Glimpse of a gun criminal

Gun-control advocates need to get out more. Specifically, they need to meet some of the real people who repeatedly commit gun crimes.

One such individual in Craighead County made the news this past weekend by posting a Facebook video in which he admitted to killing a woman, and also threatened to kill others as he drove toward Jonesboro.

As he cursed incessantly, he occasionally reached over, grabbed a handgun and held it up for emphasis.

In an mf-bomb-laced monologue, he was brazen about his alleged crime (“the b * * * h deserved it”), who his next victims might be (“I’m coming for y’all … in Jonesboro”) and what his intentions were (“I’m shooting in the m * * * * * f * * * * * g face”).

The man filmed himself while driving around in the victim’s vehicle, and later surrendered to police and was charged with capital murder. Despite his video-recorded comments and police reports of a full confession, he is presumed innocent of the murder charge until proven guilty in a court of law.

But like so many other gun criminals, he’s guilty of plenty of previous crimes–including breaking gun laws without blinking.

He pleaded guilty to first-degree terroristic threatening and possession of a firearm by a felon in 2008, and it’s disconcerting to consider the possibility that ever since he could have been illegally carrying guns around.

Like so many other domestic-violence victims, the murdered woman had taken out a protective order against the man on Aug. 8. It now looks like he violated his parole, the restraining order, and the prohibition against possessing a firearm.

Once again, we have a prime example of the rampant recidivism among gun criminals.

When it’s clear that the main violators of gun laws are criminals who “don’t give a f***,” as this man said over and over on his video, about what the law says about guns, it’s laughably ludicrous to suggest that the way to stop them is to enact additional gun laws.

Once again, the operative word in the phrase “gun criminal” is the second one. Criminals who decide to carry guns often wind up using them. A violent felon can always get a gun as long as he is part of free society.

It’s so common for a felon with a previous gun crime to wind up committing another gun crime that it’s essentially predictable. And all too often, the severity of the crimes escalate; what started out first as flashing a gun for effect ultimately becomes firing a gun in a murder or maiming later on.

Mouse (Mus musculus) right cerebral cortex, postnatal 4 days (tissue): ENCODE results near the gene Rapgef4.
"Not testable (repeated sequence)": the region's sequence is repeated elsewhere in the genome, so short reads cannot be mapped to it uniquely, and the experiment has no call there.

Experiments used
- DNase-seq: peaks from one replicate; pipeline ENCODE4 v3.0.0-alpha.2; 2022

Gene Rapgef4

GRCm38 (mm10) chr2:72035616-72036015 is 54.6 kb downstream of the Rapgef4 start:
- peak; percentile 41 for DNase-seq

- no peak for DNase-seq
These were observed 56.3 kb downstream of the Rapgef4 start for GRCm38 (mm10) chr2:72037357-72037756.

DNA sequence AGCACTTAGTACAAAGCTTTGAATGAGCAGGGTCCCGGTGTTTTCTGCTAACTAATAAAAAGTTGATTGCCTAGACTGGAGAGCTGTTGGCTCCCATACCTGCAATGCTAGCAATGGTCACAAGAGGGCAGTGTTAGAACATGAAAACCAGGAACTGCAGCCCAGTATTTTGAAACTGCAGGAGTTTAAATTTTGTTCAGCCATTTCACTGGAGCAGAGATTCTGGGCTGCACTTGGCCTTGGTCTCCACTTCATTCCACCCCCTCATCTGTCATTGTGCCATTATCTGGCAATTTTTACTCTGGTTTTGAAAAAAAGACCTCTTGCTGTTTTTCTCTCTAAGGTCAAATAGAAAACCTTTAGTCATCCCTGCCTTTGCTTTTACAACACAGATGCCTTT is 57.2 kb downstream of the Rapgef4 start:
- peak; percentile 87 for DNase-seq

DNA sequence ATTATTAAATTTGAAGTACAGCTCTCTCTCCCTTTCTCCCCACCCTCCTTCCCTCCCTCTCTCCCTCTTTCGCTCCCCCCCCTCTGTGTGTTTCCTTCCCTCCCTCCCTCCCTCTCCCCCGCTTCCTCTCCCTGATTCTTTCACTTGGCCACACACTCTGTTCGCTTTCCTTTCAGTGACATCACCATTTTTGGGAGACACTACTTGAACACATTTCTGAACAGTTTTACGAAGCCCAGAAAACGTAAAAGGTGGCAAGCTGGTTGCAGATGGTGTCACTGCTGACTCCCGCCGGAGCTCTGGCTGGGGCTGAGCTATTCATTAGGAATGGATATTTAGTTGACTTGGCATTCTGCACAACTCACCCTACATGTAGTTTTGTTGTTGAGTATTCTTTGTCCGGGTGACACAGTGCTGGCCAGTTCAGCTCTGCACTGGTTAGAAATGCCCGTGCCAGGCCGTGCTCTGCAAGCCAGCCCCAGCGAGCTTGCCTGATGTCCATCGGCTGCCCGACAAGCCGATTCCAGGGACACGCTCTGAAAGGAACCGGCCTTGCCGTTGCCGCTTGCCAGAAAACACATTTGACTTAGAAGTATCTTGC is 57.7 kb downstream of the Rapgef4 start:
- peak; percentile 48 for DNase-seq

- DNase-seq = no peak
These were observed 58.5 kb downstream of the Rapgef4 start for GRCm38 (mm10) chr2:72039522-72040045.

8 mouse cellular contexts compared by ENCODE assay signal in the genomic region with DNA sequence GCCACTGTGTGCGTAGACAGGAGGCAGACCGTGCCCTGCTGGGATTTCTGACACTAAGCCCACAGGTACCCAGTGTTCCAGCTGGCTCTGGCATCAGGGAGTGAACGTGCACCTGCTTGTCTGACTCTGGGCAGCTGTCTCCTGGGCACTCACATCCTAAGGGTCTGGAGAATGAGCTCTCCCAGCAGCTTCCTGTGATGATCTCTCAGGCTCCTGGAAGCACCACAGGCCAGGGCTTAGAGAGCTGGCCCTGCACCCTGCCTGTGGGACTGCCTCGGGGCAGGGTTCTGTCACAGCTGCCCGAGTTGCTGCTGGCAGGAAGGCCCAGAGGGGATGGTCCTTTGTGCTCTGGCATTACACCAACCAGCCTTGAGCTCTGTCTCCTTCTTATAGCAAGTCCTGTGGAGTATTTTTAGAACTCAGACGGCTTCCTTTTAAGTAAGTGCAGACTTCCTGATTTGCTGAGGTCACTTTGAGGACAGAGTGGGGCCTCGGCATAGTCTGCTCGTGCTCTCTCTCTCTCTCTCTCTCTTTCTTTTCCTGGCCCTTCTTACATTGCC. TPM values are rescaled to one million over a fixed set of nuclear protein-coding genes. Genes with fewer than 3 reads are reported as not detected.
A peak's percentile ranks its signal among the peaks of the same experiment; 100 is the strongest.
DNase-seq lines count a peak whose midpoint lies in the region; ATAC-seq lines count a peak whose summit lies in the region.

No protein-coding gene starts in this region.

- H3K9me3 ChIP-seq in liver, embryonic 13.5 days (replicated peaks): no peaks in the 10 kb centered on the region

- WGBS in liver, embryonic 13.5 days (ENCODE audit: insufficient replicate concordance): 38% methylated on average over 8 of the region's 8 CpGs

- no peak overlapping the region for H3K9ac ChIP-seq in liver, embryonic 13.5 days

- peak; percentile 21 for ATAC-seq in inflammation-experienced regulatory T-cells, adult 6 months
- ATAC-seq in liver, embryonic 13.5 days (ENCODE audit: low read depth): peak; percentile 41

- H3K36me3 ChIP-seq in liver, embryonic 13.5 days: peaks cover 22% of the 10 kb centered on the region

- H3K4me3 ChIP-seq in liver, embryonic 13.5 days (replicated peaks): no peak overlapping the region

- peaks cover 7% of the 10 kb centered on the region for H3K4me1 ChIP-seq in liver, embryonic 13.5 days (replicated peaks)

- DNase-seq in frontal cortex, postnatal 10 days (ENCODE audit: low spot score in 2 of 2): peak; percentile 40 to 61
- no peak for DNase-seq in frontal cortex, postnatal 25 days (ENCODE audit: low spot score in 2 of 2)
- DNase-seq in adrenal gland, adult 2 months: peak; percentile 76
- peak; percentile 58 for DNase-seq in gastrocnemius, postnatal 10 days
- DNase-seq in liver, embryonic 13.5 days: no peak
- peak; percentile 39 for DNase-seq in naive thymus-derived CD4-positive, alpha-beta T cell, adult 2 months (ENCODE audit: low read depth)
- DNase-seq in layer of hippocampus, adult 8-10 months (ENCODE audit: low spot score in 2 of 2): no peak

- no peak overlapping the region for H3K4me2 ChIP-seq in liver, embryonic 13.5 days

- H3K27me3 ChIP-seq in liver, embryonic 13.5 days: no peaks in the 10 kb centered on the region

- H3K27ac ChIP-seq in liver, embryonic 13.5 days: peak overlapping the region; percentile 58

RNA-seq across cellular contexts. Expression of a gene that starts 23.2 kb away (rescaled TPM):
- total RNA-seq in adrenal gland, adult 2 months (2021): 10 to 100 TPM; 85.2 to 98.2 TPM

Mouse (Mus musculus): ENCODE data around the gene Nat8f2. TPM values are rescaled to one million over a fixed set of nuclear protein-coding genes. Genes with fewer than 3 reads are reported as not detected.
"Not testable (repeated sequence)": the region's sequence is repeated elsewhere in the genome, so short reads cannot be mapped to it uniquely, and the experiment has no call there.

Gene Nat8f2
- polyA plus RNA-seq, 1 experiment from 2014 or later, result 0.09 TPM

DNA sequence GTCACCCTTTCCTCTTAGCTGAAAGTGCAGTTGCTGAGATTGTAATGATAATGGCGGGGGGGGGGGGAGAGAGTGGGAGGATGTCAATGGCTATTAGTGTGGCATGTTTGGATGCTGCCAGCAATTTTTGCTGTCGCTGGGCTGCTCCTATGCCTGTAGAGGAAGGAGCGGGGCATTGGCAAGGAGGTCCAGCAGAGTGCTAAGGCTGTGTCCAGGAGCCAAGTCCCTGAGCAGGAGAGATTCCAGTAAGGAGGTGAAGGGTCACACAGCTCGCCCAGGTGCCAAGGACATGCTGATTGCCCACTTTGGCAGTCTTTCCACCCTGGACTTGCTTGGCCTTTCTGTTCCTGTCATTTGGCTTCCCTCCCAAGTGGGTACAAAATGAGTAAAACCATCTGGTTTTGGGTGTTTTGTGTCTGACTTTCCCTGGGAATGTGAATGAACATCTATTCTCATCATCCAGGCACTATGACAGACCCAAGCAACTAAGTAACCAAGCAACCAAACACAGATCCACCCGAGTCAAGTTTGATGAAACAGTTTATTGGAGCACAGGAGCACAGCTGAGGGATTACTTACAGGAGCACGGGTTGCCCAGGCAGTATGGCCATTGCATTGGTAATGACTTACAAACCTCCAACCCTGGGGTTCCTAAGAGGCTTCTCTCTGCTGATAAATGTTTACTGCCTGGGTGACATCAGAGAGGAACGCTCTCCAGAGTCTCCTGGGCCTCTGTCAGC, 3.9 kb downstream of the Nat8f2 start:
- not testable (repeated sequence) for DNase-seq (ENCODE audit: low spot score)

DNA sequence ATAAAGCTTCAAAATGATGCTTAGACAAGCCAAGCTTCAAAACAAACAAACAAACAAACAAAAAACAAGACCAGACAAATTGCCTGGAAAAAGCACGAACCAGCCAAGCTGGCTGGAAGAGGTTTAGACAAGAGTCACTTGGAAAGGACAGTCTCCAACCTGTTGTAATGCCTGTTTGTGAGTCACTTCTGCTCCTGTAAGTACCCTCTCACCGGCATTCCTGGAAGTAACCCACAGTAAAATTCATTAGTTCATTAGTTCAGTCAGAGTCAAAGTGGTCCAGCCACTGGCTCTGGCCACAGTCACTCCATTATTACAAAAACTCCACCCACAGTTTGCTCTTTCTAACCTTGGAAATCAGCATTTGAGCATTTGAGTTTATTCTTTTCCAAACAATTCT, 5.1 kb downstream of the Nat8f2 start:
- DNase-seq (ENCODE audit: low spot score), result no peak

Had this man gotten 15 years of prison time without parole instead of a suspended sentence in 2008, he would not have been free to shoot anyone. And the victim would not have died Saturday from multiple gunshot wounds.

It’s time for a two-prong, divide-and-conquer fundamental change in our crime fighting strategy and justice system.

The first prong: Divide criminals in a way that aligns with human nature. Some people are capable of maliciously hurting innocents on a regular basis, others are not. It’s logical, smart and right to treat them differently.

With repeat violent offenders, the question isn’t if, but when. It’s much easier to simply keep a ticking bomb far away from a neighborhood than to try and protect the local population from an imminent detonation next door.

People also need to know who the dangerous criminals among them are, which is why Arkansas needs a violent offender registry (like the sex offender registry), with double asterisks on those convicted of gun crimes.

The latest state to add a violent offender registry is Ohio, where the measure passed the state’s House unanimously and the Senate 24-3.

Also, anyone convicted of a felon-in-possession charge who becomes the subject of a protective or restraining order needs to be immediately searched as a matter of protocol. They should be presumed recidivist, and primed and ready to open fire if certain situations escalate.

Felons have no Fourth Amendment protections, and if an illegal gun is found in his home or car, he can be immediately jailed—which will provide real restraint and protection for the petitioning woman who fears for her safety.

The second prong: Conquer gun crime by stiffening sentencing laws for felons who possess firearms before they graduate to actually shooting people.

That’s the point in time—before they’ve killed anyone—to put them away for enough years so they will come out older, weaker and perhaps wiser than when they went in.

If a twice-convicted felon re-arms himself, it should be a life sentence, period. That’s the best way to protect society from what is the highest-risk criminal known to police: a repeat gun offender with a violent past.

Longer sentences will run prison costs up. But a steep reduction in gun crime will push victimization costs, such as health care and missed work and lost productivity, down to offset the increase in incarceration expenses.

Life is the most basic right and the priceless precursor to other rights deriving from liberty and pursuit of happiness. Filling prisons with disarmed felons will undoubtedly save innocent, productive lives.

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